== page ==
#5 – Nurture and build the capability in house
You might be surprised to hear this from a vendor, but the best success comes when you can develop the in-house capability to think forward, evolve ideas, fail fast or double down, and move on. Successful companies nurture the group by isolating them from the bureaucracy that can riddle large organizations. Then, nurture the capability within an organization by ensuring it is not subject to traditional measures of success. Part of Beckton-Dickinson’s success has been ensuring the organization infused innovation into its DNA to continuously advance its goals. Read more about Becton-Dickinson in “Healthcare breakthroughs powered by digital” by Phil Eng.

#6 – Think broadly about the human supply chain
Image of a man and woman talking in a business settingThe smartest people on the planet for our particular projects are probably not working at our companies. Now, more than ever, we must find experts that can air-drop in to support our projects. We can also find incredible talent at all parts of our organizations – so look high, look low, and look outside for just-in-time insights.

#7 – Think like a disruptor
Remember that your competitors aren’t asking for permission to encroach upon your business. Think about your company as if you’re starting from scratch – what would you do if you wanted to compete with your own organization? For some examples, read “The digital transformation of products” by Brook Karen.

 

For further inspiration, read about Digital Transformation from the perspective of our Digital Advisors:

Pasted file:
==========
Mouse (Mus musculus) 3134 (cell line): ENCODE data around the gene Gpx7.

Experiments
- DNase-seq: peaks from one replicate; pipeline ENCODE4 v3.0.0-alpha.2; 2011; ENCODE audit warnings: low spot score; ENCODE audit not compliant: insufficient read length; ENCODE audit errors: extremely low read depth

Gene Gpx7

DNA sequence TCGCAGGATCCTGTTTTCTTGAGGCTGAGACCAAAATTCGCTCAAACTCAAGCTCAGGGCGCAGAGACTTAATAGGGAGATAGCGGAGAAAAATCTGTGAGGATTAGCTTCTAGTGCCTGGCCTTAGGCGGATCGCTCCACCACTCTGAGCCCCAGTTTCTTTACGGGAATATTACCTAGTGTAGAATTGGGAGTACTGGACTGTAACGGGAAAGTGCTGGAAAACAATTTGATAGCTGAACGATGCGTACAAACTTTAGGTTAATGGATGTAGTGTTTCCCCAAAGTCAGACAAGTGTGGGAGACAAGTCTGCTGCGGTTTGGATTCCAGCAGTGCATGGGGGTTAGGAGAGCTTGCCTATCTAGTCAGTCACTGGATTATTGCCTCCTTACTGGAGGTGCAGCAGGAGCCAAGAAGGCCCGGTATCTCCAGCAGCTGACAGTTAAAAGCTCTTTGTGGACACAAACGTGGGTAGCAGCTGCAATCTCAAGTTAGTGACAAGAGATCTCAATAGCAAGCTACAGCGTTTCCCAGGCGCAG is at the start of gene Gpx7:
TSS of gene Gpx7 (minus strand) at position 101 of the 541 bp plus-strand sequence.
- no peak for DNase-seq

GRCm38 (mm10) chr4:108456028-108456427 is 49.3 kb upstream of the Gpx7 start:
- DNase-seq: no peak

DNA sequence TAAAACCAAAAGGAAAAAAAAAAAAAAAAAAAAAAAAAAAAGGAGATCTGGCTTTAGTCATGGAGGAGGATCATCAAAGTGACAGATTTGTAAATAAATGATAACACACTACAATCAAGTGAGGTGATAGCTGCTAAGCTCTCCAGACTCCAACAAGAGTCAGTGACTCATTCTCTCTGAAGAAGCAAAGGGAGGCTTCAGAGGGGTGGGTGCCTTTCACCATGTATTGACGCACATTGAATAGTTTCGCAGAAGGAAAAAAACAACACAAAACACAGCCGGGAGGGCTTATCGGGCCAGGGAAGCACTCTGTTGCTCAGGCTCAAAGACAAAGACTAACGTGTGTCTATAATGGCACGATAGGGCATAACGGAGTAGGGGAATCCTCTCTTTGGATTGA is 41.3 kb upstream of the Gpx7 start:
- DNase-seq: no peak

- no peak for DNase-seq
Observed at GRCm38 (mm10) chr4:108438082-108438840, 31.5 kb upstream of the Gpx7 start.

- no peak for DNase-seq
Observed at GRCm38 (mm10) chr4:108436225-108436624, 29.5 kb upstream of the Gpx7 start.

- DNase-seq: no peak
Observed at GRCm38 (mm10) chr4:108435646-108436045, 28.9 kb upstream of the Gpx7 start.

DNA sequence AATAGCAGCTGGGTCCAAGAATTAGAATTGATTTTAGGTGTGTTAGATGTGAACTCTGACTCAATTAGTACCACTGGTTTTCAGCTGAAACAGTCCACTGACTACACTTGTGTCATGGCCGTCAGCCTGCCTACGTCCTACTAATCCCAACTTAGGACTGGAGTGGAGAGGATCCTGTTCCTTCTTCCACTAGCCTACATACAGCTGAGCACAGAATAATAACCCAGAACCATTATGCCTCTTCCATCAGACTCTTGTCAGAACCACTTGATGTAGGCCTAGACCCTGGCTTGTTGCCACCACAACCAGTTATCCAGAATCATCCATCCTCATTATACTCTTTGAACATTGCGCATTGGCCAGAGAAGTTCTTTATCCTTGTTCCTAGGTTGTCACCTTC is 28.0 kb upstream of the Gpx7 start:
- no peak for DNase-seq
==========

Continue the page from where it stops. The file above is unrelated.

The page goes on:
“Zero footprint, endless possibilities” by Volker Strasser
Germany-based Carl Zeiss AG has envisioned a future that empowers employees to do their best work. Their Zero Footprint vision includes a video that helps demonstrate to employees what their own company’s future holds.

“Launching a first-of-its-kind store in the digital era” by Abhrajit Ray
While Amway is one of the world’s largest direct selling businesses, it has decided to complement those assets with brick-and-mortar stores. One of its first is in India, and the vision for the store was created using Microsoft Services.

“Imagining the city of the future with Cities Unlocked” by Linda Chandler
The ideas of Digital Transformation are alive and well in the public sector. As populations shift to the cities, Smart Cities are our future. In this blog, Linda Chandler outlines the key principles of the Anywhere Workplace, and describes the City of the Future.

“The digital transformation of products” by Brook Karen
Brook describes the digital transformation of products, and explores examples.

“Human telemetry brings people back to work” by Alessandro Lombardi
Alessandro describes how mirror neuron research and Kinect can create a new approach to patient rehabilitation.

“Healthcare breakthroughs powered by digital” by Phil Eng
Phil Eng discusses the digital transformation of Becton Dickinson to improve patient care.

“When your goal is to be the most livable city in the world” by Mark Butterworth
Auckland Transport wants to propel the city to reach its goal of “Most Livable City,” in the face of a population doubling in 25 years.

“Create connections with fans and win – in sports and in business” by Alberto Pinedo
Alberto Pinedo describes how he helped LaLiga take a new approach to player performance and improve the football league’s connection with fans across the globe.

Revolutionizing the supply chain through digital product profiles” by Franck Goron
Uniquely identifying manufactured products via serialization is at the heart of supply chain digital transformation. Read more about the Adents solution.

“Bots & personal assistants: Indispensable tools or mere gadgets?” by Sylvian Cionneau
Wondering how bots will change our lives? Digital Advisor Sylvain Cionneau from France provides some insights about the new generation of personal assistants.